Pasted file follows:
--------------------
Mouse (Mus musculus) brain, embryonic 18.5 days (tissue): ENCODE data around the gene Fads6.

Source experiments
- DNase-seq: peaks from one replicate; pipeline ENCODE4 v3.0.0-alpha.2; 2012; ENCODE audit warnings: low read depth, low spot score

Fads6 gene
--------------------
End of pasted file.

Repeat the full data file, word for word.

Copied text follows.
Mouse (Mus musculus) brain, embryonic 18.5 days (tissue): ENCODE data around the gene Fads6.

Source experiments
- DNase-seq: peaks from one replicate; pipeline ENCODE4 v3.0.0-alpha.2; 2012; ENCODE audit warnings: low read depth, low spot score

Fads6 gene